Many performers on TV did great work this season conveying depression, or something close to it—Amanda Peet on Togetherness, Aya Cash on You’re the Worst, Michaela Watkins on Casual. But Jacobs, the star of Netflix’s romantic comedy about two messed-up people, belongs in the Emmy field for the radiant range of her performance. Unlike all the other Los Angeles-set shows about being sad while the sun is shining, Love really moves, pushing through reams of often-reversing plot that sees Jacobs trying to feel better, trying to stay sober, trying to be a good girlfriend—always trying. Her scene partner (and partner in, ahem, love) Paul Rust does good work as well, but this is Jacobs’s show. When she’s making an effort, you feel the strain; when she feels like giving up, your heart breaks with her.


Best Actor in a Miniseries: Connor Jessup, American Crime, ABC

Ryan Green—ABC/Getty Images

American Crime was, in its first season, something of an Emmy favorite, winning a prize for Regina King. She’s great in season 2 and will surely be invited back along with last year’s nominee Felicity Huffman, but I hope voters don’t forget about the victim at the center of the show’s action. Connor Jessup plays a private school scholarship kid who accuses a male classmate of sexual assault, and brings a stunning amount of pain—from his trauma, from his social class, from being gay in conservative Indiana—to bear on the entire season, which follows him through some horrific decisions. It would all be too much, a loftily ambitious failure, if Jessup, only 22 and promising major things ahead, didn’t haunt us so much.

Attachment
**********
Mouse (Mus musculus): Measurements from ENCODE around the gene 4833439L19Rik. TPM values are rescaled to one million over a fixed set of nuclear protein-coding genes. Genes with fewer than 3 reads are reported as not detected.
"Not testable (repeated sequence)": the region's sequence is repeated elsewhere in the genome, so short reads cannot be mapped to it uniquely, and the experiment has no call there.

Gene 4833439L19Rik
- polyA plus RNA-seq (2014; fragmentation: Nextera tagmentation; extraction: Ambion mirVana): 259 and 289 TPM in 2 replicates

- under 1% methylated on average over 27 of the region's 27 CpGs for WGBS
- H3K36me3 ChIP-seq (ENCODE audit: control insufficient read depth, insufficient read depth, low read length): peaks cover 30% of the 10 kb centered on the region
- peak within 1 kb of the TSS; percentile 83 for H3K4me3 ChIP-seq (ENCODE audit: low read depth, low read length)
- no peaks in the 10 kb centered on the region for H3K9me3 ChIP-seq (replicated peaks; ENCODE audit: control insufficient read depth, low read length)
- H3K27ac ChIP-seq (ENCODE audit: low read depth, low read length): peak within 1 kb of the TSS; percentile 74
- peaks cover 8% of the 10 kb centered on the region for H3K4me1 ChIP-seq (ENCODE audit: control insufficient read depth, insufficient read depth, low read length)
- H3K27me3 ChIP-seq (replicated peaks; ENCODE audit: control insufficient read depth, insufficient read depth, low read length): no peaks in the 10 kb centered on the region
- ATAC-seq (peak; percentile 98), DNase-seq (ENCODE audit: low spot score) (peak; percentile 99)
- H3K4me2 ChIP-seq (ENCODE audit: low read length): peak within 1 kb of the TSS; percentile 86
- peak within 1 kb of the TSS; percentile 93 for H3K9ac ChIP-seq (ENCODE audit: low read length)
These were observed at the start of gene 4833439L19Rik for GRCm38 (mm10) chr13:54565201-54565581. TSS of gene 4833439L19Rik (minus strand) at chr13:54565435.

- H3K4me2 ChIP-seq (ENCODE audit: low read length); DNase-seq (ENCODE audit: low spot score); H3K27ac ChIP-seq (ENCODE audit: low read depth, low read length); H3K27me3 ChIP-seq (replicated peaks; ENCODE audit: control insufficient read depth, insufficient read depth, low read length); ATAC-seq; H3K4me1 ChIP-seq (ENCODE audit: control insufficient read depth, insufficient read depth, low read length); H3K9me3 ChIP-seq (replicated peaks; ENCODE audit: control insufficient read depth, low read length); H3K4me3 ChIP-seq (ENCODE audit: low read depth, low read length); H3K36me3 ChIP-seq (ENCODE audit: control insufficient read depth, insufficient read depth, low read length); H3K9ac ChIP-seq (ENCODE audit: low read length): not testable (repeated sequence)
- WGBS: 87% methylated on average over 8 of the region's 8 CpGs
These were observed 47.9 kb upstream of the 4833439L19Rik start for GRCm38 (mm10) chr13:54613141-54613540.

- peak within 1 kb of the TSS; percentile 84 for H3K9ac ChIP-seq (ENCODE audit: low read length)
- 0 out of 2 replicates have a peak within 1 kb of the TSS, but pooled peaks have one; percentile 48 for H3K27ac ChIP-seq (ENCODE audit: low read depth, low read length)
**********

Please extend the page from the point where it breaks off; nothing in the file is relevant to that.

Best Actress in a Miniseries: Riley Keough, The Girlfriend Experience, Starz


Another performer at the center of an increasingly elaborate narrative, Keough anchors Starz’s stunning drama of surveillance and sex. Barely ever offscreen, the performer takes us through a young law student’s entry into the field of sex work, her eventual mastery of it and the ways in which it leads to her professional downfall in her life outside the bedroom. Keough’s Christine is nobody’s victim, though—increasing obstacles only make her steelier and more determined to win, whatever that has come to mean for her. Sarah Paulson, from The People v. O.J. Simpson, is the prohibitive favorite here, so much so that people have come to care about a category that’s usually a bit less high-profile. But she ought to be nominated alongside Keough’s work creating a character whose rejection of social mores and pursuit of success at all costs make her entirely, shockingly, contemporary.